Hospital-acquired infections (HAIs) have grave consequences for patients in both military and civilian healthcare facilities. The Centers for Disease Control and Prevention estimates that more than two million HAIs occur each year in the USA, resulting in nearly 100,000 deaths and costing some $30 billion annually. Frequently touched surfaces in healthcare facilities, such as bedrails, bed trays, remote controls and call buttons, chairs, doorknobs, push plates, faucet handles and sinks, medical device controls, intravenous poles and other items can be transfer points for the spread of pathogenic microbes.
The Copper Touch Surfaces Program comprises a series of three clinical trials to determine whether copper touch surfaces will decrease HAIs in patients. The trials will examine bacterial loads and rates of infection related to three specific indicator organisms: methicillin-resistant Staphylococcus aureus (MRSA), vancomycin-resistant Enterococci (VRE) and Acinetobacter baumannii (A-baum) in various clinical environments including intensive care units, cancer and general medicine rooms such as gastrointestinal care units.
Why Copper? Copper and copper alloys (e.g., brasses, bronzes, copper nickels, copper-nickel-zincs) have intrinsic antimicrobial properties with well documented efficacy against a wide range of pathogens, including multi-disease resistant bacteria. The Copper Development Association (CDA) has conducted a series of laboratory tests under Environmental Protection Agency (EPA) Good Laboratory Practices (GLP) protocols that have provided evidence that copper surfaces kill microbes in a matter of hours (More info on copper.org).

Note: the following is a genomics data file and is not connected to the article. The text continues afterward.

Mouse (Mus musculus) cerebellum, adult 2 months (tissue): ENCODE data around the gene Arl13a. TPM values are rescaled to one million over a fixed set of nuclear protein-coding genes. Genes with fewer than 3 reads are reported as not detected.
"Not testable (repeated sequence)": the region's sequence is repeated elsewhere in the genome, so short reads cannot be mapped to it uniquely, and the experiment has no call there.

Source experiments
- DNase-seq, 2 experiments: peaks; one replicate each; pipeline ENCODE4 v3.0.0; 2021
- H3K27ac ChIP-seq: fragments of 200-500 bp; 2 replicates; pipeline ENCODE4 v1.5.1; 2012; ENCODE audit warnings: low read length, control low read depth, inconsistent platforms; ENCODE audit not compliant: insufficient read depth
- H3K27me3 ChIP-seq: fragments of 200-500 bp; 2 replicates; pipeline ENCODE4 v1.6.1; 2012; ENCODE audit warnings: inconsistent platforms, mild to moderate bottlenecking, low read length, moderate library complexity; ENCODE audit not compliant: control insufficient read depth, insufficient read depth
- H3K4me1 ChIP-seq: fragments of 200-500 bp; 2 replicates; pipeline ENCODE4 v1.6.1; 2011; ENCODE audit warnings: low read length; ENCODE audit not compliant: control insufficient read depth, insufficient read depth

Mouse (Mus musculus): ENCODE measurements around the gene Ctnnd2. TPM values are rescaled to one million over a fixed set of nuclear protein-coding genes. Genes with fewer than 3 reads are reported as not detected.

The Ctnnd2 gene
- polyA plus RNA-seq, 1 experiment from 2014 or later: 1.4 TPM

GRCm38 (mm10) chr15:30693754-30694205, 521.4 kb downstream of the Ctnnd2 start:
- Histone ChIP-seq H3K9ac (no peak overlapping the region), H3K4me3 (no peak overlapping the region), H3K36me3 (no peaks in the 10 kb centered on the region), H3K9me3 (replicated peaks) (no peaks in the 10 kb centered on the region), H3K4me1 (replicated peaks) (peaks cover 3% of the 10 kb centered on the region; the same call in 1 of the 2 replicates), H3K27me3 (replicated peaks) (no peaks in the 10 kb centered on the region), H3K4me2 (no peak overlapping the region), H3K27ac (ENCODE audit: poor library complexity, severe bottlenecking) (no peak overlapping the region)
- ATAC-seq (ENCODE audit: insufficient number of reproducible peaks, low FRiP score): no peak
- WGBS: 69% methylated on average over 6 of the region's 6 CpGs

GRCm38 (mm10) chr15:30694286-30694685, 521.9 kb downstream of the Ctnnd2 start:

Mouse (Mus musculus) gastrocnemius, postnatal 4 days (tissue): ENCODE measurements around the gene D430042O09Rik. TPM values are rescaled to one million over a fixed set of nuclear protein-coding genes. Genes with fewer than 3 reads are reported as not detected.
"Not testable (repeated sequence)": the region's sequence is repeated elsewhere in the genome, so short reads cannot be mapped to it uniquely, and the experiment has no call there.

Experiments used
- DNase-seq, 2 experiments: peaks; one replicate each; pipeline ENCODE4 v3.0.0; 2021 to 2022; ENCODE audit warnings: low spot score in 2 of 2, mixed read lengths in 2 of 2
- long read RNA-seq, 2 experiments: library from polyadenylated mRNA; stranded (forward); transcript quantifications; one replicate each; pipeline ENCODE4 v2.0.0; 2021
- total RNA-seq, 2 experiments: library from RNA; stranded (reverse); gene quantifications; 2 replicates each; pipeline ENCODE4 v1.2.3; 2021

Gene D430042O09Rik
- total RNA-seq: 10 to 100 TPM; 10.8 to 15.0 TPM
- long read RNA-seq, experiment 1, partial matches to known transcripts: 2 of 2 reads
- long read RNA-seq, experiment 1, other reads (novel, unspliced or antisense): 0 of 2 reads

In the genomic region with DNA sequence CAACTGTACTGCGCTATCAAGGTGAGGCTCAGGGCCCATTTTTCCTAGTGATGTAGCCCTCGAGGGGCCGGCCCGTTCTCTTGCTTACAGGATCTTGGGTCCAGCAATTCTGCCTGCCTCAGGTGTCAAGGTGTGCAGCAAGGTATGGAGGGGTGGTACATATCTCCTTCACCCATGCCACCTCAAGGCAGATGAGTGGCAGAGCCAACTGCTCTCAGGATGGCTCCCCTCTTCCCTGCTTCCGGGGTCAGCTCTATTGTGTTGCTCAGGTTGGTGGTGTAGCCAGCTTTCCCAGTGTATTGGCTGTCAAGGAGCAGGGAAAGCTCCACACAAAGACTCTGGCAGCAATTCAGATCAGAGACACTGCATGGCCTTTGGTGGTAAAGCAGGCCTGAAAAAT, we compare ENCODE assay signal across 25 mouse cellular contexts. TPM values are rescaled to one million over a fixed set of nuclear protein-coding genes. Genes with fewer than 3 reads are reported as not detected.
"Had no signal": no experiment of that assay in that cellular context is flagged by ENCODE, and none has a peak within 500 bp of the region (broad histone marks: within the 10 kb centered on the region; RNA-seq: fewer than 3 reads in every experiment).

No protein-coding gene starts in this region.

To date, no other material has been qualified to make a public health claim under the EPA guidelines. This research shows that within a couple of hours, copper alloys reduce pathogenic bacteria such as MRSA, Escherichia coli (E. coli) O157:H7, Pseudomonas aeruginosa, Staphylococcus aureus, and Enterobacter aerogenes by 99.9%.
Frequently touched surfaces in healthcare facilities can serve as reservoirs for pathogenic microbes. Cleaners and disinfectants can kill these organisms, when the organisms can be reached. However, too often, due to scratches in the surfaces, the cleaning solution may not reach the organism. Please note that the use of copper alloys is a complement to good hygienic and disinfection practices and must not replace them.
Common materials, such as stainless steel, used for touch surfaces products in healthcare facilities have no intrinsic properties that eliminate microbial contamination. Furthermore, copper has been used in hospital settings safely and effectively for more than two decades as a means to prevent the growth of Legionella pneumophila, the agent responsible for the pneumonias associated with Pontiac Fever and Legionnaire’s disease.